The forest on the way up is a transition from southern beeches, mainly mountain beech and black beech, to the goblin forests associated with the misty realms close to the treeline. A conspicuous feature is the pineapple- topped mountain neinei, whose discarded leaves carpet the forest floor. Trees can live for over 500 years, although you wouldn’t know it, as growth at the extremes here is slow.
The sub-alpine scrub is a mix of low-growing species, cowling from the brisk winds and winter snows.
Crickets, moths and skinks
South Island ▷ Nelson Region ▷ Motueka
Showing 13 reviews of 16.
Road until Florapark can not be accessed by a camper, so we hat to turn... The mountain although would have looked great!!
Drive to the carpark was rough, should only be attempted by an experienced driver. Hike took about five and a half hours round trip. Scenery was diverse the views were breathtaking. Favourite hike I have done in the South Island.
Save up to 70% on campsite fees! Support conservation and experience the natural beauty of NZ. 78 Department of Conservation campsites, one convenient pass.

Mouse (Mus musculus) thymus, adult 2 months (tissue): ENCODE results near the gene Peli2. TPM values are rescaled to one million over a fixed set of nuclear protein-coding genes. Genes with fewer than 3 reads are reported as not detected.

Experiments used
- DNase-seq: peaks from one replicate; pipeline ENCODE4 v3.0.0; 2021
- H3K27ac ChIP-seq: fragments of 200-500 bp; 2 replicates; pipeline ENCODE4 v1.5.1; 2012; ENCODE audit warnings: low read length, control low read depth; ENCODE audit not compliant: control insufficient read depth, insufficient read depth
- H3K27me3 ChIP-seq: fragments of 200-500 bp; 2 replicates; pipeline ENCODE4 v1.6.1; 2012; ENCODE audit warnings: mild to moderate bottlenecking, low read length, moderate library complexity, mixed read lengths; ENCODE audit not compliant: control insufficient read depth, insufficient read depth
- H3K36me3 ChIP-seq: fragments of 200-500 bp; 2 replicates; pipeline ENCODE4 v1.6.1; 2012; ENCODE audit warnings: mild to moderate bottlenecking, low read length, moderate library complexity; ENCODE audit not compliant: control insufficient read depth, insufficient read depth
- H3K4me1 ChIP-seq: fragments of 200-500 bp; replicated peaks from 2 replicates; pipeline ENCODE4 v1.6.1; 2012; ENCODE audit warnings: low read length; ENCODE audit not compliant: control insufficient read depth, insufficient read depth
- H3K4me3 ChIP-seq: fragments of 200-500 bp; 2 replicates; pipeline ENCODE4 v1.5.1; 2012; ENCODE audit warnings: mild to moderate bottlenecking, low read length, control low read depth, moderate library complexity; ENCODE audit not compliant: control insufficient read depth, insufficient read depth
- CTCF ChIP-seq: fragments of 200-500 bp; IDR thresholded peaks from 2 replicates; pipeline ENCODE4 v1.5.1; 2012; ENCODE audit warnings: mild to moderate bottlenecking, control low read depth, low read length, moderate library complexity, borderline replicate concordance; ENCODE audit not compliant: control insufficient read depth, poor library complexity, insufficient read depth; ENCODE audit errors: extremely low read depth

Mikulas and Dominika
Amazing one day walk, the Arthur Hut on the trek looks really cool. From the hut to the summit you can see more than 100km far away (wonderful).
Great day/overnight hike. We head torched up our way at night. Ready to watch the sunrise in the early hours of the morning. Priceless sunrise!!!
Access savings worth hundreds of $$ on Top Ranked NZ Accommodation and Activities for just $1 per day.
Fantastic track, fantastic views.
Very good surface on the beginning of the walk. A lot of information around. Mt Arthurs Hut is a great place to rest before the final part. Stunning views.
A bit challenge for car to get to Flora carpark. Track is easy, views great, mountains all around you..
800m Elevation gain, 6 hours, 18.5 KM return easy day trip.
Very good signed track! Shelter if needed at the beginning of the route, probably a very good view but when I went it was cloudy and rainy.
A wonderful track, really easy and you have a long time enjoying the view up on the mountain ridge!
Excellent view and easy.
Perfect track, not too short, not too long, amazing views. Awesome on a sunny day.
Very cool track. Alpine but close to get to. Trees like in Dr Suess books.
Thanks to all the good people working for the NZ Department of Conservation - for all your hard work - making NZ more beautiful, accessable and healthy! Cheers 😍